Friday, January 21, 2011
Secret U.S. War Plan That Can Disable a Country By Remote Control - Who Needs Nukes
When China’s stealth-fighter prototype took to the air two weeks ago, it intensified what was already aheated debate in Washington over which, and how many, new fighter planes to buy.
Lost in all this noise was the U.S. Navy’s real plan for winning any future air war with China or another big baddie. Rather than going toe-to-toe with J-20s and other enemy jets, the Navy is planning to attack its rivals where they’re most vulnerable: in the electromagnetic spectrum.
The frontline weapon for this electronic war is a new airborne jamming system currently in development. The Next Generation Jammer should allow the Navy to blind the enemy’s radars, disrupt its communications and slip malicious code into computer networks.
The new jammer, and its initial host airplane, the EA-18G Growler (pictured), have quickly become top Pentagon priorities. U.S. regional commanders opted in 2009 to buy more Growlers rather than continue production of the F-22 stealth dogfighter. Secretary of Defense Robert Gates announced this month that he would accelerate the NGJ’s current five-year-or-so development plan, using cash saved from shutting down redundant command staffs.
Four teams are vying for the jammer contract, including Northrop Grumman, BAE Systems, Raytheon and a pairing of Boeing and New York-based ITT. The Navy expects to gradually eliminate competitors until it’s got one supplier.
When all’s said and done, the resulting program could cost billions of dollars. The result should be what ITT vice president Ed Palacio calls a “highly modular, totally programmable” combination of antennas and processors that can be squeezed into the Growler’s underwing pods, as well as into the F-35 and future drones.
One goal is to simply replace the ancient EA-6B radar-jamming planes flown by the Navy and Marine Corps (with some Air Force exchange pilots). But that’s just the beginning for the NGJ. “Electronic attack system and concept of electronic attack has really evolved over years,” Palacio told Danger Room. “Initially, it primarily was a system to deal with enemy air defenses. But as you start going forward and realize the electromagnetic spectrum does many things … [so] if you build a system that can generate power and modulation over a very broad RF spectrum, it can be used not only in traditional roles, but inmany different roles.”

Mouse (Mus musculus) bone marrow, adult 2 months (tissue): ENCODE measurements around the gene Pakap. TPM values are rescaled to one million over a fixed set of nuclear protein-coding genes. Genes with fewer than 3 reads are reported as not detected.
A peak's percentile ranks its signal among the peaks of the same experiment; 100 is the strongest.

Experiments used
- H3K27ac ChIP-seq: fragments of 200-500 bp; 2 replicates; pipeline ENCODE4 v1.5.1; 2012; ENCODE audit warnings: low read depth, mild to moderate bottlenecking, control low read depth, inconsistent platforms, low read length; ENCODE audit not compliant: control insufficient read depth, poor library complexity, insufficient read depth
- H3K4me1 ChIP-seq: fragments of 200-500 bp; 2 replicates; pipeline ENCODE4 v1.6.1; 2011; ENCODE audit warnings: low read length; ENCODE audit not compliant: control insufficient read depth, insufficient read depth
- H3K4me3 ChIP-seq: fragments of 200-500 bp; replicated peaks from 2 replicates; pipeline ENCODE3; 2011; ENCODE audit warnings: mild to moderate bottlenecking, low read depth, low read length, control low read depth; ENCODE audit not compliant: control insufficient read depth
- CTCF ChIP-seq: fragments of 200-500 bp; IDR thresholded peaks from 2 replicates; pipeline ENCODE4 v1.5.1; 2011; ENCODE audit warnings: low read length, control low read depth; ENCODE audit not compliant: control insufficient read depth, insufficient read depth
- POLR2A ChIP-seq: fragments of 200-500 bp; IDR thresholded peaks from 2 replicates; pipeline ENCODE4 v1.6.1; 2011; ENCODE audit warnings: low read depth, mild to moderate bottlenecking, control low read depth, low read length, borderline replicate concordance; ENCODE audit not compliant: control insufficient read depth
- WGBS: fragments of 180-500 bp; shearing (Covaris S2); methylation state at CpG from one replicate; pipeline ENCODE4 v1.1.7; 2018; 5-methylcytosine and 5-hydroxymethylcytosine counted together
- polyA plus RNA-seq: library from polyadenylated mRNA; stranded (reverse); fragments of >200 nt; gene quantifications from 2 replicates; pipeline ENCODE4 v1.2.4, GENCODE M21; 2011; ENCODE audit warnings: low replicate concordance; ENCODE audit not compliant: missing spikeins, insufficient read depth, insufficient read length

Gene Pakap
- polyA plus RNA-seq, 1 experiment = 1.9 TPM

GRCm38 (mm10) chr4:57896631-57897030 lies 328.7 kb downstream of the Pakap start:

Besides radar-jamming, the NGJ should allow the Navy to disable remotely detonated, improvised explosive devices — something the EA-6B already does — as well as insert viruses into command networks, a tactic Israel allegedly first used in combat during its 2007 air attacks on a suspected Syrian nuke site.
Hints that air-launched cyberattacks could shut down industrial (and nuclear) operations could explain why the Air Force has been flying stealthy RQ-170 drones near Iran. The NGJ could expand on that apparent capability.
Never mind the F-22 and its admittedly incredible dogfighting skills, or the purported versatility of the newer F-35 in its fighter-bomber role. With the EA-18G and other planes carrying the Next Generation Jammer, the U.S. military will have a weapon capable of doing more than just firing missiles and dropping bombs. Anything that works in the electromagnetic spectrum — and these days, that’s almost everything — will be fair game.